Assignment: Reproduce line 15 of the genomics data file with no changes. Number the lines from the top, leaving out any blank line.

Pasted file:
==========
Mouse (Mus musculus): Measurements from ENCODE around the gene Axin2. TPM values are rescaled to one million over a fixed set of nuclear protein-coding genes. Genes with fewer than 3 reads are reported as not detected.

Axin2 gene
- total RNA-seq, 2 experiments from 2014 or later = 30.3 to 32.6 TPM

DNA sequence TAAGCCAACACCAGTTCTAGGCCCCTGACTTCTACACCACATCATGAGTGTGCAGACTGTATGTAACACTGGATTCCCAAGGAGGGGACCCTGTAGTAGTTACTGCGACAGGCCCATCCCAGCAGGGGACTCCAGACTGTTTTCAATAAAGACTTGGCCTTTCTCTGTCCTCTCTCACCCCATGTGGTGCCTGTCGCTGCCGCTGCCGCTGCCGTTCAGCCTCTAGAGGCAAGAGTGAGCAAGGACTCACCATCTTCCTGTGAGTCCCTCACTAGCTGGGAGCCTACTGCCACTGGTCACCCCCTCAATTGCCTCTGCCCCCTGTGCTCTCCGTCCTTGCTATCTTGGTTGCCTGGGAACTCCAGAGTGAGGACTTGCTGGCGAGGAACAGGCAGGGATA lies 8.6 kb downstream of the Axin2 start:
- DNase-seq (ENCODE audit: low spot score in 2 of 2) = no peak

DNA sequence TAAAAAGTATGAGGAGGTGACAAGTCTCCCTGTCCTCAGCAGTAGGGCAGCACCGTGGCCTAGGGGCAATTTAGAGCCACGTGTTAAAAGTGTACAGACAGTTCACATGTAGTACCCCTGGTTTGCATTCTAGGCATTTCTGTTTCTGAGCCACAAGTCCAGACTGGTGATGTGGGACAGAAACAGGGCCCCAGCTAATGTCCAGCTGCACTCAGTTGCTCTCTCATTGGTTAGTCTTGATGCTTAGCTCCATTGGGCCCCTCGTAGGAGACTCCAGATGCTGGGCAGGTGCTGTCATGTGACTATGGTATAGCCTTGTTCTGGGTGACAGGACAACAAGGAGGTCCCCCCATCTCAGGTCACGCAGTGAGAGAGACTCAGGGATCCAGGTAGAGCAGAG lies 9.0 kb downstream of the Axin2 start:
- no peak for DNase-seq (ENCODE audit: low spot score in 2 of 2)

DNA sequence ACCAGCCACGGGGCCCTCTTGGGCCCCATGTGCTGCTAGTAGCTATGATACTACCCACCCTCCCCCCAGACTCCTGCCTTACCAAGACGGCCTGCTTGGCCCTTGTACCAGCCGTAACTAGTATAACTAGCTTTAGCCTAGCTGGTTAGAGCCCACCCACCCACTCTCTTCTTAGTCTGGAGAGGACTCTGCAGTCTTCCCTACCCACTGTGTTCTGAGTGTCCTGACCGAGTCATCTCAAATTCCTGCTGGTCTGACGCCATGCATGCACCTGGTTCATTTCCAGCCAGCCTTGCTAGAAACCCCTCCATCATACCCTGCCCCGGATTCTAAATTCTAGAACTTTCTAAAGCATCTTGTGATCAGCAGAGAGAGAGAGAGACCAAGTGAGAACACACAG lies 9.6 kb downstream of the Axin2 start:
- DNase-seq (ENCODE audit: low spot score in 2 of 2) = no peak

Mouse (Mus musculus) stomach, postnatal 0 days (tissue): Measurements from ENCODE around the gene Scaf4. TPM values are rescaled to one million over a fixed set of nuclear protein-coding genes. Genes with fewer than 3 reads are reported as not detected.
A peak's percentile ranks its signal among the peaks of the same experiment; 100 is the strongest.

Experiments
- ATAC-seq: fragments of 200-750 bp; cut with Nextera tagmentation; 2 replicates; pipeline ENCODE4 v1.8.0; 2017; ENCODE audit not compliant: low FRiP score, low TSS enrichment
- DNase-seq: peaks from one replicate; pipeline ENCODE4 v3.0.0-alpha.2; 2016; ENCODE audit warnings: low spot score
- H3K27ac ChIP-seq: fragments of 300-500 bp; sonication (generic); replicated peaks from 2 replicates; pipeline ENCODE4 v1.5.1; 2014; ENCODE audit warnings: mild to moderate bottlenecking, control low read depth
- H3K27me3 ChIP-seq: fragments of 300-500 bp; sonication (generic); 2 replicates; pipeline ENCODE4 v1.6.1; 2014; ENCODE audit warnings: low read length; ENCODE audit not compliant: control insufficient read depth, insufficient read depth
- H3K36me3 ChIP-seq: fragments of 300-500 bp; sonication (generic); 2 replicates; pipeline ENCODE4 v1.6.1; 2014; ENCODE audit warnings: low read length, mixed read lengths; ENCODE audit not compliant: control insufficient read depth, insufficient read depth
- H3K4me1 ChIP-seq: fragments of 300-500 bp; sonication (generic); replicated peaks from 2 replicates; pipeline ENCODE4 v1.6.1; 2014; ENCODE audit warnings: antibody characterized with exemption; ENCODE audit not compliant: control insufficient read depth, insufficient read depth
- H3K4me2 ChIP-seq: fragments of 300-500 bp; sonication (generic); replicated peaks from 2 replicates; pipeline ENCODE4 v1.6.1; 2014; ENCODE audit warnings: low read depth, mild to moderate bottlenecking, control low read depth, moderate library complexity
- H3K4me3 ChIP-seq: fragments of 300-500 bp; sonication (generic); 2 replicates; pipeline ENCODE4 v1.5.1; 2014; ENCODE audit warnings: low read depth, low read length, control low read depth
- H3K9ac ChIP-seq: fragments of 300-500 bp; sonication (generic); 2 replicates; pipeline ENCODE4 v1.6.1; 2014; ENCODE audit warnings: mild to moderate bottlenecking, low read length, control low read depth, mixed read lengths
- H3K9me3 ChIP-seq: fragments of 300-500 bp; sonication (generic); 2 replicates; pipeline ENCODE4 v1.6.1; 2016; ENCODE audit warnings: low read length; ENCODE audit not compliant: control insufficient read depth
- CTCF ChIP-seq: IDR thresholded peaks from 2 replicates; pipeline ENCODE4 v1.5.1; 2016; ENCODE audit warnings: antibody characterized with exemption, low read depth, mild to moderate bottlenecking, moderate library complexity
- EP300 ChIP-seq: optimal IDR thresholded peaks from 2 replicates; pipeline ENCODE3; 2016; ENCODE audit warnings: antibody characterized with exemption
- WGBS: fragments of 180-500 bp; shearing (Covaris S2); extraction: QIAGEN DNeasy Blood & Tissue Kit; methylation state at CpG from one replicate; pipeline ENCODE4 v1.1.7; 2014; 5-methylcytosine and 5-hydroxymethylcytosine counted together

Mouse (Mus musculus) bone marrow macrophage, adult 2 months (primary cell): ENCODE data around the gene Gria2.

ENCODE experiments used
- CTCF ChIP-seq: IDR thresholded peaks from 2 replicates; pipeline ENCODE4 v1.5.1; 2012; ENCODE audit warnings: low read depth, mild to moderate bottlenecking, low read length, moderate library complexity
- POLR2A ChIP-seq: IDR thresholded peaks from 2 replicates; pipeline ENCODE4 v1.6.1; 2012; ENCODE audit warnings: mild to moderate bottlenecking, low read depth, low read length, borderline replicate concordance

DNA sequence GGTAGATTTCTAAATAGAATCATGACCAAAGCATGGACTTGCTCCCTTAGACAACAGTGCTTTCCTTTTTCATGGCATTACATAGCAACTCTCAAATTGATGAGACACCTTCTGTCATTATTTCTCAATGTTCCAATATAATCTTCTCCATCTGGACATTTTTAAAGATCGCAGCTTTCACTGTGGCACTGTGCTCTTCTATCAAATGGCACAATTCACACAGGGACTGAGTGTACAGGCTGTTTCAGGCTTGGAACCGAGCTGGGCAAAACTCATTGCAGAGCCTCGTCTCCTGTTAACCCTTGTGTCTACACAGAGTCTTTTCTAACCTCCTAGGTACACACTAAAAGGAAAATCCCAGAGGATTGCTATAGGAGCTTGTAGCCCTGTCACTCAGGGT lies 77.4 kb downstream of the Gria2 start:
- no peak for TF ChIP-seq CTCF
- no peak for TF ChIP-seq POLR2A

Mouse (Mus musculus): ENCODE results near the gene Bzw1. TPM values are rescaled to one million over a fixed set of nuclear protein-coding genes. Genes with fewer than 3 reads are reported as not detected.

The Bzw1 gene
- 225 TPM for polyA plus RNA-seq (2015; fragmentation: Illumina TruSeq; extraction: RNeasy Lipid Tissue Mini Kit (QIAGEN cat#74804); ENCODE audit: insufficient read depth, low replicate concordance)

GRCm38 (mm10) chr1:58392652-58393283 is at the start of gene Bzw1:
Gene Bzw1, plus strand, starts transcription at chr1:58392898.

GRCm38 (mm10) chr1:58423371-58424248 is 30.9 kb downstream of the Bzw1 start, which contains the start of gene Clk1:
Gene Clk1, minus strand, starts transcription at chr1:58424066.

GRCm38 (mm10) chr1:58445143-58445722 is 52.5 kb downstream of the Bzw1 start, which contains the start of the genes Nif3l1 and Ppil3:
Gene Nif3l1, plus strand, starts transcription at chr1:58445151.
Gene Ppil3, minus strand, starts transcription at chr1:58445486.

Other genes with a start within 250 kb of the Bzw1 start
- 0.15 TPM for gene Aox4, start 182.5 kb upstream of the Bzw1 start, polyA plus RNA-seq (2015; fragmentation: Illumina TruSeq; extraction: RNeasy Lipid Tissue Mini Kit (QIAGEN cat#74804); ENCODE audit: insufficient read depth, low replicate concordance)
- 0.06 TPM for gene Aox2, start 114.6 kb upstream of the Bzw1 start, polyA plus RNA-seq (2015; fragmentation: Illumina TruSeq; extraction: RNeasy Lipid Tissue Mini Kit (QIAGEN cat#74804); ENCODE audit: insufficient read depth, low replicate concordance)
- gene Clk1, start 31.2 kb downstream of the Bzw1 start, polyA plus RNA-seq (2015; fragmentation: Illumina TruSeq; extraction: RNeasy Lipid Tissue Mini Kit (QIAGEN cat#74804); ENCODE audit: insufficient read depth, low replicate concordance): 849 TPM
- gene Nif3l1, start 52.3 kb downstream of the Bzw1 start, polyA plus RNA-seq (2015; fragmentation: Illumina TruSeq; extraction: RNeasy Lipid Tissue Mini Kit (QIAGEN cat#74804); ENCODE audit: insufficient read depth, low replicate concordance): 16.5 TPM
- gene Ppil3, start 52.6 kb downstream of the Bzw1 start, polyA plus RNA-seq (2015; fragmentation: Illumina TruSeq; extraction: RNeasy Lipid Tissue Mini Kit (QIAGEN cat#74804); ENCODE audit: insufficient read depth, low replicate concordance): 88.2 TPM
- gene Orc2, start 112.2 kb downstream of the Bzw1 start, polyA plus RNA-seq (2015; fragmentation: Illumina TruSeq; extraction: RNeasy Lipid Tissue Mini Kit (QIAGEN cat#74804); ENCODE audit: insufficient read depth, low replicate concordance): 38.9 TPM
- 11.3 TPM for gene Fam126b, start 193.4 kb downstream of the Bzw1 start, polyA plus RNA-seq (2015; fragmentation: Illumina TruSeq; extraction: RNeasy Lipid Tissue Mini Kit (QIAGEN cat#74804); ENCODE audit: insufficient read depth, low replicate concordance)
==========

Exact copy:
- H3K27ac ChIP-seq: fragments of 300-500 bp; sonication (generic); replicated peaks from 2 replicates; pipeline ENCODE4 v1.5.1; 2014; ENCODE audit warnings: mild to moderate bottlenecking, control low read depth